A jury began deliberating Monday in the manslaughter case against Rep. Bill Janklow after a prosecutor ridiculed as "goofy" the congressman's claim that he was suffering a diabetic reaction when he sped through a stop sign and collided with a motorcyclist.
Deputy prosecutor Roger Ellyson compared Janklow's driving to "a deadly game of Russian roulette," reports CBS News Correspondent Jennifer Donelan.
Ellyson called Janklow an "unbelievably awful and menacing" driver. "On August 16, Randy Scott took the bullet."
Janklow, 64, is charged with manslaughter, reckless driving, running a stop sign and speeding for the Aug. 16 crash at a rural intersection that killed motorcyclist Scott, 55. If convicted of manslaughter, Janklow could get up to 10 years in prison and also face a House ethics committee investigation that could lead to his expulsion.
The defense argued that Janklow, a diabetic, was suffering the effects of low blood sugar at the time of the crash but did not know it because the symptoms were masked by heart medication he was taking. Janklow testified Saturday that he "just plain forgot" to eat on the day of the crash, which he says led to the diabetic reaction.
In his closing argument, defense lawyer Ed Evans said investigators quickly concluded Janklow must have sped through the stop sign and were not interested in finding out if a diabetic condition was to blame.
"Does it make sense that you drive through a blind intersection, risking your own life, the life of your passenger and the life of others?" Evans asked jurors. "My definition of Russian roulette is putting the gun to your head and not somebody else's."
Janklow took notes during closing arguments, occasionally looking up. Some of his family members sitting behind him cried during the prosecution's arguments. Scott's mother and other family supporters sat in the front rows behind prosecutors, across from Janklow's friends and family.
Ellyson called Janklow's claim that he suffered a diabetic reaction "goofy," and he said the congressman lied about what happened to three officers at the scene. Janklow had told two troopers and a deputy that he was trying to avoid a white car when the accident occurred. Investigators said there was no other car.
Ellyson also said Janklow told one paramedic that he had eaten earlier in the day and told another that he had checked his blood sugar.
A person lies "to cover up the truth," Ellyson said. "He couldn't say, 'I was driving so fast I couldn't stop.' Or he couldn't say, 'I always ignore these rural stop signs.' That would be admitting to manslaughter. He knows the trouble he's in."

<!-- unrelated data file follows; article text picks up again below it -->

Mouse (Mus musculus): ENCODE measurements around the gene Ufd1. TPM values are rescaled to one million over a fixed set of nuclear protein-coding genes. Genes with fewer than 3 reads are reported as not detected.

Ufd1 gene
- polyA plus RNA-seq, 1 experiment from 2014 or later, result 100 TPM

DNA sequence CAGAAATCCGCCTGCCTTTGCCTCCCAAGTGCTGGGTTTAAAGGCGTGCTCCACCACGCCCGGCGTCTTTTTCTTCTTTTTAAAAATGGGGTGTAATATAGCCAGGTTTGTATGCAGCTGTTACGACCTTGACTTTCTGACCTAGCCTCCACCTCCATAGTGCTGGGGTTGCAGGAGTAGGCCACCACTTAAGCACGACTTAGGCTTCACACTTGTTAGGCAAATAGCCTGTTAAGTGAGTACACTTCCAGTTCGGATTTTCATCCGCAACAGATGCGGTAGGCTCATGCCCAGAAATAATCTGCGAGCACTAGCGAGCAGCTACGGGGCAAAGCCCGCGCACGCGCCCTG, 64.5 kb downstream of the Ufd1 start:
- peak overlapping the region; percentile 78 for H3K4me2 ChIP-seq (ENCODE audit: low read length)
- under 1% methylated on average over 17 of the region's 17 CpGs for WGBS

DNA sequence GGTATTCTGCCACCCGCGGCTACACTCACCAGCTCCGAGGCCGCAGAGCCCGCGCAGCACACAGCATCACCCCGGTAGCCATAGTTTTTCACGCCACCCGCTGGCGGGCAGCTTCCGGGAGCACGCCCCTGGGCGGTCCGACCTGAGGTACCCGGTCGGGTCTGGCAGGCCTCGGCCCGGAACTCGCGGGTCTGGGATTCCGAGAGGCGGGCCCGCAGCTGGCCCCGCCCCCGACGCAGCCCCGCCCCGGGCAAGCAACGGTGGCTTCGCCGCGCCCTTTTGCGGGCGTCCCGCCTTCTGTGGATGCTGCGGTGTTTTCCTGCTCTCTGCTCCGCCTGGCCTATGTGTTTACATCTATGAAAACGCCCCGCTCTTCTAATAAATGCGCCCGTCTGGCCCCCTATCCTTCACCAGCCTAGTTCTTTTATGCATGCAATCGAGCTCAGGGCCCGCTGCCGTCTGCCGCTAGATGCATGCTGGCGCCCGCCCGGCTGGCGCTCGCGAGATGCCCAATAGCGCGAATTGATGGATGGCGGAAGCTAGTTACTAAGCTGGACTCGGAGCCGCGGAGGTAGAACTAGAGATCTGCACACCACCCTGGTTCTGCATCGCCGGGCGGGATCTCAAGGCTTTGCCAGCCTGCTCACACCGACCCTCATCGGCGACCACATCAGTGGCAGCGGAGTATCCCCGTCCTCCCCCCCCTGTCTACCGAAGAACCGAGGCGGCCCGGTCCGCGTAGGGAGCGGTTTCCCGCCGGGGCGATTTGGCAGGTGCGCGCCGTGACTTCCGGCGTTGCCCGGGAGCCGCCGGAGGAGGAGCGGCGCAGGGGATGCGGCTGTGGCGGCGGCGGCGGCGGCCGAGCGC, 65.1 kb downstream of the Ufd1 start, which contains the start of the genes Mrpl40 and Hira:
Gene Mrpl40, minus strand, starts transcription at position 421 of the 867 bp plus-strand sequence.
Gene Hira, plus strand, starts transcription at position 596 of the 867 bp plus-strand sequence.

Evans held up Janklow's mangled glasses to suggest he suffered a head injury, possibly explaining why Janklow thought he saw a white car and made other unreliable statements.
But the prosecutor said Janklow remembered slowing down for the stop sign, and his head injury had nothing to do with what he said after the crash.
"A hard bang on the head won't make a liar out of an honest man," he said.
Ellyson told jurors that they should convict Janklow even if they believe the diabetic defense.
"If you believe the incredible story that the defendant, a 240-pound man, didn't eat for 18 hours, he's still guilty," he said.
That's because that as a diabetic, Janklow should have made sure he didn't let himself get low on blood sugar, Ellyson said. The state Supreme Court has ruled that in the case of a fatal auto accident, reckless behavior includes a driver's "a conscious and unjustifiable disregard of a substantial risk."
Janklow has long been known as an unapologetic speeder, picking up 12 speeding tickets from 1990 to October 1994, just before he began his second stint as governor.
The jury was not allowed to hear about the tickets, but the prosecution was permitted to present evidence of a close call at the same intersection where Scott died.
A woman testified that Janklow had run the stop sign nearly a year ago, but she did not pursue charges against Janklow because he was governor at the time. On the stand, Janklow denied running the stop sign.
The blunt, tough-talking Republican, one of South Dakota's most powerful political figures, served as attorney general for four years in the 1970s and 16 years as governor before being elected to South Dakota's lone House seat last year.